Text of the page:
People spend hours rehearsing their elevator pitch. Getting it right means delivering a powerful value proposition in the time it takes to travel between floors – 30 seconds to two minutes. The goal is to connect and continue the conversation after the doors slide shut.
If you think about it, your social media bios are the elevator pitch of the digital age. You have ten to thirty seconds – and 160 characters – to convince someone to engage with you.
Are you investing time in your social media profiles? If you’re not, you should be.
To help maximize your “elevator time”, I’m going to share best practices, demonstrate the insight you can gain from your competitors’ descriptions and in a real world application of what we cover I’ll make a set of recommendations for how Silverpop can improve their Twitter, FaceBook and Google+ social bios.
In The Elevator With Marketo
Imagine you’ve come across a great tweet on marketing automation and visit the company’s twitter page to learn more – the equivalent of jumping on the elevator and hearing their pitch. You’re going to spend 20 seconds, then decide whether to follow them. In that scenario, who will you find more compelling Ad2action or Marketo?
The majority of you will opt to follow Marketo. Their digital elevator pitch is visually interesting and they’ve used their 160 characters to tell you the benefits and breadth of what they do.
Perfecting Your Social Media Profile Bios
Imagine the sales rep pacing his office rehearsing his elevator pitch, prepping for the moment he finds himself face-to-face with the CEO of his key target. That’s you perfecting your social media bio. It takes work to get it right.
- Share your value proposition. Remember, you’re trying to convince prospects and influencers to engage with you – follow, circle, like and comment on your social media activity. Your bio should tell them what your company does and what benefits you deliver.
- Keep SEO in mind. Many of the search engines are using social media bios in their algorithms. Craft your bios to leverage key words while still offering prospects a compelling reason to engage.
- Use CTAs. Consider adding a call to action to your bio. Further engage your audience with the offer of a free trial, free taste, free download, etc.
- Include Links and Consider Landing Pages. Be sure to include a link in your bios and you should consider sending them to a landing page with targeted messaging instead of your homepage. Read more about this concept from ConversionXL.
- Be Visual. The visual richness of social media has increased dramatically—from the massive hero image on Google+ to the new twitter profile pages. Learn about the new visual specs in this post from LunaMetrics.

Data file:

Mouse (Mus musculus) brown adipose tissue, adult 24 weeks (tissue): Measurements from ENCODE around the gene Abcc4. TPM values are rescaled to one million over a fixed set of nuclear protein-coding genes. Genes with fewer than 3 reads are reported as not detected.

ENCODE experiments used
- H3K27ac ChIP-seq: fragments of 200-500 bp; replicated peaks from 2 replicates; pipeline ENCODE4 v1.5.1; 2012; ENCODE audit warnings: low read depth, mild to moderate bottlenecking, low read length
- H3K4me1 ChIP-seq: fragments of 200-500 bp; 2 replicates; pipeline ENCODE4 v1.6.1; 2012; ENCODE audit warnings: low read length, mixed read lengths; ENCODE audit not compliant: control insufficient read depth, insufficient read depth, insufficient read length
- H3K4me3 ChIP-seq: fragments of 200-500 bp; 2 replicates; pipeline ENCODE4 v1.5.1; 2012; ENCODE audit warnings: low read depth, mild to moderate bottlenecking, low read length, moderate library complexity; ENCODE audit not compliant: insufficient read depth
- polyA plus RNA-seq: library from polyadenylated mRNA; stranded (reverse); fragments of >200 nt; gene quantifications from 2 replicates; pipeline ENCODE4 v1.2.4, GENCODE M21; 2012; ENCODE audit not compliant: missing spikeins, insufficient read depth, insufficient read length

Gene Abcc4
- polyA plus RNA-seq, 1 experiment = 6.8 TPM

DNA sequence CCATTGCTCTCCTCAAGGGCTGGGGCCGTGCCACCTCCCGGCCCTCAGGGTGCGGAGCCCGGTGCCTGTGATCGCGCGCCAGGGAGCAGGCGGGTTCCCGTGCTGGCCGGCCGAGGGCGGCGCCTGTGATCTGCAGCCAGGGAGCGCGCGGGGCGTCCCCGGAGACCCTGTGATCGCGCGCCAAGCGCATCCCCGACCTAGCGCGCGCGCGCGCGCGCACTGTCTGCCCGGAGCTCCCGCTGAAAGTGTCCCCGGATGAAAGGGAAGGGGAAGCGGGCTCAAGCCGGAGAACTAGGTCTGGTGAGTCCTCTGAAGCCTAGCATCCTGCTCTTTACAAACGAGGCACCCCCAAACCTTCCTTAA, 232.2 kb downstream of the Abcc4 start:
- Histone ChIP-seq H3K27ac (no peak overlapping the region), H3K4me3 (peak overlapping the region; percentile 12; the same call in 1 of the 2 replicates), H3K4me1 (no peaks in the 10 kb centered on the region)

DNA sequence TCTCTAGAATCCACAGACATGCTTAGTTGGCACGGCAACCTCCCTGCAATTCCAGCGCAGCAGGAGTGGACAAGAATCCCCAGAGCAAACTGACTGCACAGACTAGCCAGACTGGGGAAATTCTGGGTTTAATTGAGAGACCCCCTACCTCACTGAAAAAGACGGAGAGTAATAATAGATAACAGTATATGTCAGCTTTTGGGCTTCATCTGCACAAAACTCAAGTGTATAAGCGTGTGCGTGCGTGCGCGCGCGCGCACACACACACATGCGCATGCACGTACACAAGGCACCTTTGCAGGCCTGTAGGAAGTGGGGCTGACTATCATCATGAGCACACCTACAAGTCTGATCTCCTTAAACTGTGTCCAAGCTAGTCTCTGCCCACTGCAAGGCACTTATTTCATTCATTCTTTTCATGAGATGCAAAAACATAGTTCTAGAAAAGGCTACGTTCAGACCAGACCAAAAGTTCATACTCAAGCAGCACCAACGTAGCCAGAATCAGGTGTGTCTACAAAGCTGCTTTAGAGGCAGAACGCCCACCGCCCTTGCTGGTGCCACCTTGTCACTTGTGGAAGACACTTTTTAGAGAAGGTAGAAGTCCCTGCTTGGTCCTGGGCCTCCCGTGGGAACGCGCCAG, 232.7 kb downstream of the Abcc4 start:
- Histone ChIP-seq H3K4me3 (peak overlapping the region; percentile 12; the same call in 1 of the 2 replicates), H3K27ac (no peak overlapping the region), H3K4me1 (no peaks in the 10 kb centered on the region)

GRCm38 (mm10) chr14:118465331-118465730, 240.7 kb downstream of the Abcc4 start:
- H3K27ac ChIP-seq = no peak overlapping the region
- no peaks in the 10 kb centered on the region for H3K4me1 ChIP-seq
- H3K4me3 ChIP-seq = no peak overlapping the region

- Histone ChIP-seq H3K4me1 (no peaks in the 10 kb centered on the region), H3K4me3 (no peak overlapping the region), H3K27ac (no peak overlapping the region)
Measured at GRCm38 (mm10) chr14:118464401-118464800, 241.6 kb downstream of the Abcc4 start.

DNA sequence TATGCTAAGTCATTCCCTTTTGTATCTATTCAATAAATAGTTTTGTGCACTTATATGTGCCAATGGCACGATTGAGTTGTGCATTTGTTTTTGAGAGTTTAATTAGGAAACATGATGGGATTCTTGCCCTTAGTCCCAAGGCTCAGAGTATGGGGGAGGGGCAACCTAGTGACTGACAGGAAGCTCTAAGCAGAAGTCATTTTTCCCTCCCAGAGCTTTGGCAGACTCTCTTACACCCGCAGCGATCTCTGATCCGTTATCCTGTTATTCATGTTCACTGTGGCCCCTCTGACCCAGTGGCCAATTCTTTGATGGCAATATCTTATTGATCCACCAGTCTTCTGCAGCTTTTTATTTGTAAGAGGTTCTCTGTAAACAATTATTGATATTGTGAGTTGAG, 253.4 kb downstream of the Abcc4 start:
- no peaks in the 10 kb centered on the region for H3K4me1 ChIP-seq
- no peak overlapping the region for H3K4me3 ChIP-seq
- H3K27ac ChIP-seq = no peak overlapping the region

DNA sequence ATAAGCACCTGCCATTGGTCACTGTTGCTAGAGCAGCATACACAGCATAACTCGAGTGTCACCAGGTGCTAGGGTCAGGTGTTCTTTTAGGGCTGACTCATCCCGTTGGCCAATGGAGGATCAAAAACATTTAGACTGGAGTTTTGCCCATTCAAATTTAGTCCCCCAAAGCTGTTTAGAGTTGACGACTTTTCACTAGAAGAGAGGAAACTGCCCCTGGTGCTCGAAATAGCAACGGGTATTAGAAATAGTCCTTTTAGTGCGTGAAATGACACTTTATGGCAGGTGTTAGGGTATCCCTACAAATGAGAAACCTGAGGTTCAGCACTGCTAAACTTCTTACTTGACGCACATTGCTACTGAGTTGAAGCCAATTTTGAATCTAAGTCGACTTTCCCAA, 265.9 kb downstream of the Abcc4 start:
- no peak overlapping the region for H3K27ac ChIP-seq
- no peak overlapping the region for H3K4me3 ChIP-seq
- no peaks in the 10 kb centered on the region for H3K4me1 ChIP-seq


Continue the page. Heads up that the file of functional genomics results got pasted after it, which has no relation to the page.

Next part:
- Maximize Your Real Estate. It’s critical every word in your bio works hard. Common mistakes include informing visitors that they’ve reached “The Official channel of [company name]” and identifying the team of contributors.
Unfortunately for Chrysler, their Twitter bio is a great illustration of both the above errors.
Keeping track of best practices and specifications can be a challenge. All the channels have made changes in last 12 months. I’ve captured the basics in the reference tool below.
Stand Out From The Crowd.
Every three months you should review your social bios to ensure they’re in line with your current value proposition. At the same time, take a look at your competitors’ social media “elevator pitch” and determine if you need to counter their positioning.
You can use a spreadsheet, or a side-by-side comparison like the one below from, Rival IQ. Check out the Facebook short descriptions from companies in the marketing automation space.
Quickly you get a sense of each company’s value proposition. For example, Eloqua is claiming acceleration of revenue growth, Hubspot is promoting an “all in one” solution and more leads and Pardo is focused on “no hassle” marketing automation.
History Is Telling
If you track changes to your competitor’s social bios, you’ll be able to extract insights about how the market is evolving and inform your own marketing strategy. Here’s a look at how the marketing automation players changed their Twitter positioning over six months.
Based on this series of bio changes, I’d posit that Marketo kicked off a positioning shift that rippled through the market.